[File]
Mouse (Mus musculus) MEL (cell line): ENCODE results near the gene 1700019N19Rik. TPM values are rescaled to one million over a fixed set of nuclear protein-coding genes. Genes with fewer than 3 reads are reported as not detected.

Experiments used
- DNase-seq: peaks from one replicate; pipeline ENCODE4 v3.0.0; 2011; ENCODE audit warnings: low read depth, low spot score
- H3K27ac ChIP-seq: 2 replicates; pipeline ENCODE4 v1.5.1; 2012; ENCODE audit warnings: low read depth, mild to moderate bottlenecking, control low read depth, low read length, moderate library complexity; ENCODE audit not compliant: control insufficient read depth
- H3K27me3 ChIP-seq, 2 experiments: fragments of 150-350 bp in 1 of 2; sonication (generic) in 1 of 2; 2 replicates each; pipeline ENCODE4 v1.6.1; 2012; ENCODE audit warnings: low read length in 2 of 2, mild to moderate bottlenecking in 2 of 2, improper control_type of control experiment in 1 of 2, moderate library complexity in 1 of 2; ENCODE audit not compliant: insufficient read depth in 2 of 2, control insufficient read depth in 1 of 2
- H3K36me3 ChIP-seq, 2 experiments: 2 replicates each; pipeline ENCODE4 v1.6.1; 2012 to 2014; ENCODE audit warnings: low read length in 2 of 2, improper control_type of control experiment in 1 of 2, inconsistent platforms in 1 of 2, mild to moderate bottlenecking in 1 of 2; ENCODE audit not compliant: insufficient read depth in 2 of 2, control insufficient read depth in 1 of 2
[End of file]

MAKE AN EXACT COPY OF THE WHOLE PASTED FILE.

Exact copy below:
Mouse (Mus musculus) MEL (cell line): ENCODE results near the gene 1700019N19Rik. TPM values are rescaled to one million over a fixed set of nuclear protein-coding genes. Genes with fewer than 3 reads are reported as not detected.

Experiments used
- DNase-seq: peaks from one replicate; pipeline ENCODE4 v3.0.0; 2011; ENCODE audit warnings: low read depth, low spot score
- H3K27ac ChIP-seq: 2 replicates; pipeline ENCODE4 v1.5.1; 2012; ENCODE audit warnings: low read depth, mild to moderate bottlenecking, control low read depth, low read length, moderate library complexity; ENCODE audit not compliant: control insufficient read depth
- H3K27me3 ChIP-seq, 2 experiments: fragments of 150-350 bp in 1 of 2; sonication (generic) in 1 of 2; 2 replicates each; pipeline ENCODE4 v1.6.1; 2012; ENCODE audit warnings: low read length in 2 of 2, mild to moderate bottlenecking in 2 of 2, improper control_type of control experiment in 1 of 2, moderate library complexity in 1 of 2; ENCODE audit not compliant: insufficient read depth in 2 of 2, control insufficient read depth in 1 of 2
- H3K36me3 ChIP-seq, 2 experiments: 2 replicates each; pipeline ENCODE4 v1.6.1; 2012 to 2014; ENCODE audit warnings: low read length in 2 of 2, improper control_type of control experiment in 1 of 2, inconsistent platforms in 1 of 2, mild to moderate bottlenecking in 1 of 2; ENCODE audit not compliant: insufficient read depth in 2 of 2, control insufficient read depth in 1 of 2